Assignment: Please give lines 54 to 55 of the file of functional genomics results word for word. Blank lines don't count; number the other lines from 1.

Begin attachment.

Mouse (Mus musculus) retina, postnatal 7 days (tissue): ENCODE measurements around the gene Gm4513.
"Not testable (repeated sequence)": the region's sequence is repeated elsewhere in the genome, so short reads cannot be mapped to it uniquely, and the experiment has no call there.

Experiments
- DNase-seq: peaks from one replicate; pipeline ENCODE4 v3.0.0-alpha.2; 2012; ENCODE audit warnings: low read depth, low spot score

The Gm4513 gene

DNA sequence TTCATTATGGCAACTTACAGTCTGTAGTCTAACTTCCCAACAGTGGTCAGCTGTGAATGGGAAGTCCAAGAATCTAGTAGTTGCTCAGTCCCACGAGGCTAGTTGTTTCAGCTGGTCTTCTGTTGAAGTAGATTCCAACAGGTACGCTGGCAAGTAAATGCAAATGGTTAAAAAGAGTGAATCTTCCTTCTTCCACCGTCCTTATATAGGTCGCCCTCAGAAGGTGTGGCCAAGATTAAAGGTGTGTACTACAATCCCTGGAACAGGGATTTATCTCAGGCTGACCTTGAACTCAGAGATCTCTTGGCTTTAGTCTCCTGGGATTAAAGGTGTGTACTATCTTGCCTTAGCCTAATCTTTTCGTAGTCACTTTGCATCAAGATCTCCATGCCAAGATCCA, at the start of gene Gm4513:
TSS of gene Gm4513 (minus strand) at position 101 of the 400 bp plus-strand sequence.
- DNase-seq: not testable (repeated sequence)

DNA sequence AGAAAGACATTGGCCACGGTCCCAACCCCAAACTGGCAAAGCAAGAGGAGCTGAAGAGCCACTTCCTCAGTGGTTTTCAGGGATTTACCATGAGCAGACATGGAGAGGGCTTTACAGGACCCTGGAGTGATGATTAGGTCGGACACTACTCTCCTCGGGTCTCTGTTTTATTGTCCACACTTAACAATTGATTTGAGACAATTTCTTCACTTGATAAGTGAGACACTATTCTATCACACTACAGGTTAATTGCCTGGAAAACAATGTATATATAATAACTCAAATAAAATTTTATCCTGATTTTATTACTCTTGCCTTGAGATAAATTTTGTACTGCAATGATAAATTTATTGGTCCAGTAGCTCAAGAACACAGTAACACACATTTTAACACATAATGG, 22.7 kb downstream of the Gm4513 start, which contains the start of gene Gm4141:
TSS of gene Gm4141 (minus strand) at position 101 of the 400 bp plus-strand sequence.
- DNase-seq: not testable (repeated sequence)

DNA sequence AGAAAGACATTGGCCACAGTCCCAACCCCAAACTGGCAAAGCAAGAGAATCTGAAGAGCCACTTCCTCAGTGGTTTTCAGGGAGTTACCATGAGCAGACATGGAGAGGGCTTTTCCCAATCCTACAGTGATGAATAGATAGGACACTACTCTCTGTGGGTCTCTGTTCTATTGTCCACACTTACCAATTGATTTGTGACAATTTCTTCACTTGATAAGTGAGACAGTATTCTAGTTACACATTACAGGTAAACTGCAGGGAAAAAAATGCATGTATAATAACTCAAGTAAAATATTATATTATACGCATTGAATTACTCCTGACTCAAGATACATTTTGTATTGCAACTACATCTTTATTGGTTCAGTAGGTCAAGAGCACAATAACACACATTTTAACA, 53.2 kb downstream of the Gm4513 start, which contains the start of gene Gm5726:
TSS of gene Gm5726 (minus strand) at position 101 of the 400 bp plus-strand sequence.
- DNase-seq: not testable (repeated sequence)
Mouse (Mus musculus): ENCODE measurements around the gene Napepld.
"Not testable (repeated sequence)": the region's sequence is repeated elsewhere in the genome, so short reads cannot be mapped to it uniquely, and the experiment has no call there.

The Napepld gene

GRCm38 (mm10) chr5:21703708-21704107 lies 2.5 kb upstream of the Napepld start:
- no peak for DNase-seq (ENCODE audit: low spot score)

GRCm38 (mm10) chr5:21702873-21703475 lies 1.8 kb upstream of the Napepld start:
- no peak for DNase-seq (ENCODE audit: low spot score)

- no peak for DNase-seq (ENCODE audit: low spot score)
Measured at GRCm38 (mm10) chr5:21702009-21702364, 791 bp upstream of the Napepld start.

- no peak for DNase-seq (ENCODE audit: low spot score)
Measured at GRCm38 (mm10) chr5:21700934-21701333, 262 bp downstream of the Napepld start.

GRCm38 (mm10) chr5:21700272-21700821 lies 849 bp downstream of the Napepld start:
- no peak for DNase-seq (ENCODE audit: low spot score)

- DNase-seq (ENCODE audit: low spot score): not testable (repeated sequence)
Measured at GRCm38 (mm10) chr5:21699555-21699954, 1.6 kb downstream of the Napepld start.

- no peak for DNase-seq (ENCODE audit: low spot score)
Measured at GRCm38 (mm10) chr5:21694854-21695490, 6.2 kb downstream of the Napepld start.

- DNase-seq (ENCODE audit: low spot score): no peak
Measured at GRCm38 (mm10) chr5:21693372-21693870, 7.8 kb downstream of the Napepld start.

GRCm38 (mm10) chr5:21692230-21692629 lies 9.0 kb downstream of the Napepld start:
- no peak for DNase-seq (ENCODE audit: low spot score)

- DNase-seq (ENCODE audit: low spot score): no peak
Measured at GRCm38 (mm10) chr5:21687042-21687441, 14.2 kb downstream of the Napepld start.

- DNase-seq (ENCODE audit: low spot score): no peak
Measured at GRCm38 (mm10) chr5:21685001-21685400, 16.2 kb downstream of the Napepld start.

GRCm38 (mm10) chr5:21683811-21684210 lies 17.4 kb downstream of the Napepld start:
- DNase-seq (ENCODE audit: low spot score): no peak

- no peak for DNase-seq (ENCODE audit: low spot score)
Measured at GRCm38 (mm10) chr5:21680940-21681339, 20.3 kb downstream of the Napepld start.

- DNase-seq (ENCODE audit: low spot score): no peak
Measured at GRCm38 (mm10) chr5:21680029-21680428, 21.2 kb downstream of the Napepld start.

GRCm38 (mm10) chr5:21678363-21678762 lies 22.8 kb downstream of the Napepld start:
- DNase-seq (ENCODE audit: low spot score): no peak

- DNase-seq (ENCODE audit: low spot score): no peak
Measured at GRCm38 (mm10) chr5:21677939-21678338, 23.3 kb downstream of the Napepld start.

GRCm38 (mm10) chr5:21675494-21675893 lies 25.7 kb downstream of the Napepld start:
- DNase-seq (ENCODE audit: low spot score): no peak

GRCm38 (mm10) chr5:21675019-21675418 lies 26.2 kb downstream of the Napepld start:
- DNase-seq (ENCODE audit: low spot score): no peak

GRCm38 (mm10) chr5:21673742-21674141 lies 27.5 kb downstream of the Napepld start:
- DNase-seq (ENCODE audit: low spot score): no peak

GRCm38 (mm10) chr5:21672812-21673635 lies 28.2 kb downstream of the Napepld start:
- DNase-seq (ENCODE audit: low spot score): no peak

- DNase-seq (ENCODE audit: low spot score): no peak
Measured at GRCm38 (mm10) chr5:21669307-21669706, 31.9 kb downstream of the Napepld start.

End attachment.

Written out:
GRCm38 (mm10) chr5:21673742-21674141 lies 27.5 kb downstream of the Napepld start:
- DNase-seq (ENCODE audit: low spot score): no peak